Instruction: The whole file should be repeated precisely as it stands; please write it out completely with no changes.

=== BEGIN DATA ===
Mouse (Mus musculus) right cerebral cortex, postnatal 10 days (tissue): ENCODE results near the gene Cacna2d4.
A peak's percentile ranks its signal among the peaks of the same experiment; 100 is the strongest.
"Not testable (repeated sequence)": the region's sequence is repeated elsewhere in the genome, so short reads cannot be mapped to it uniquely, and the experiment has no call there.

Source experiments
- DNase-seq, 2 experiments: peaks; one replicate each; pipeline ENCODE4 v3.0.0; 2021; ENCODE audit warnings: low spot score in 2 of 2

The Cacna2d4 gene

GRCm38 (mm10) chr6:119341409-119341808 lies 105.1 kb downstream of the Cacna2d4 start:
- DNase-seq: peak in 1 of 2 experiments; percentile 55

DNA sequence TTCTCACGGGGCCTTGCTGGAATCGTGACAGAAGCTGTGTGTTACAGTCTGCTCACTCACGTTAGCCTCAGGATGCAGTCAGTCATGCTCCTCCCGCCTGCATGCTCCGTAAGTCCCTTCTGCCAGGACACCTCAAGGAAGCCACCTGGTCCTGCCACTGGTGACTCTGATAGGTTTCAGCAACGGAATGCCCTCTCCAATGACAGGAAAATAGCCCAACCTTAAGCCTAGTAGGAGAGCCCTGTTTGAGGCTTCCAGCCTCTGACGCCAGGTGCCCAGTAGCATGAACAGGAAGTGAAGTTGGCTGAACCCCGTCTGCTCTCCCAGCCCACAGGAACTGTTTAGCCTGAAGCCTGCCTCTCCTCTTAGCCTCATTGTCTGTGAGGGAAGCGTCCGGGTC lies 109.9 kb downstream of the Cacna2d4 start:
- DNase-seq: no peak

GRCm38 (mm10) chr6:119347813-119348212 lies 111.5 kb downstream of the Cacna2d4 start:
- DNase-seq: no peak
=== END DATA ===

Mouse (Mus musculus) right cerebral cortex, postnatal 10 days (tissue): ENCODE results near the gene Cacna2d4.
A peak's percentile ranks its signal among the peaks of the same experiment; 100 is the strongest.
"Not testable (repeated sequence)": the region's sequence is repeated elsewhere in the genome, so short reads cannot be mapped to it uniquely, and the experiment has no call there.

Source experiments
- DNase-seq, 2 experiments: peaks; one replicate each; pipeline ENCODE4 v3.0.0; 2021; ENCODE audit warnings: low spot score in 2 of 2

The Cacna2d4 gene

GRCm38 (mm10) chr6:119341409-119341808 lies 105.1 kb downstream of the Cacna2d4 start:
- DNase-seq: peak in 1 of 2 experiments; percentile 55

DNA sequence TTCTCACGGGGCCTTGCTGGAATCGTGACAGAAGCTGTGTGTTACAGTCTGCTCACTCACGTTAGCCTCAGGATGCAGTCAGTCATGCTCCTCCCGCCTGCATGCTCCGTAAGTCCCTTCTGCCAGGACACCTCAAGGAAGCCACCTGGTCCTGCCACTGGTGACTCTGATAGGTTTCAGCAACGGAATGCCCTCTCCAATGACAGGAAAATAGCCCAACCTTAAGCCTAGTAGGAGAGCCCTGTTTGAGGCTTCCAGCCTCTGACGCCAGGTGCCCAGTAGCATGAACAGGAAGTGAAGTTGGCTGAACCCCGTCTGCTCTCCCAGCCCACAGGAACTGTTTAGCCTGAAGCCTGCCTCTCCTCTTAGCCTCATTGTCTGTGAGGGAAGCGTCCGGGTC lies 109.9 kb downstream of the Cacna2d4 start:
- DNase-seq: no peak

GRCm38 (mm10) chr6:119347813-119348212 lies 111.5 kb downstream of the Cacna2d4 start:
- DNase-seq: no peak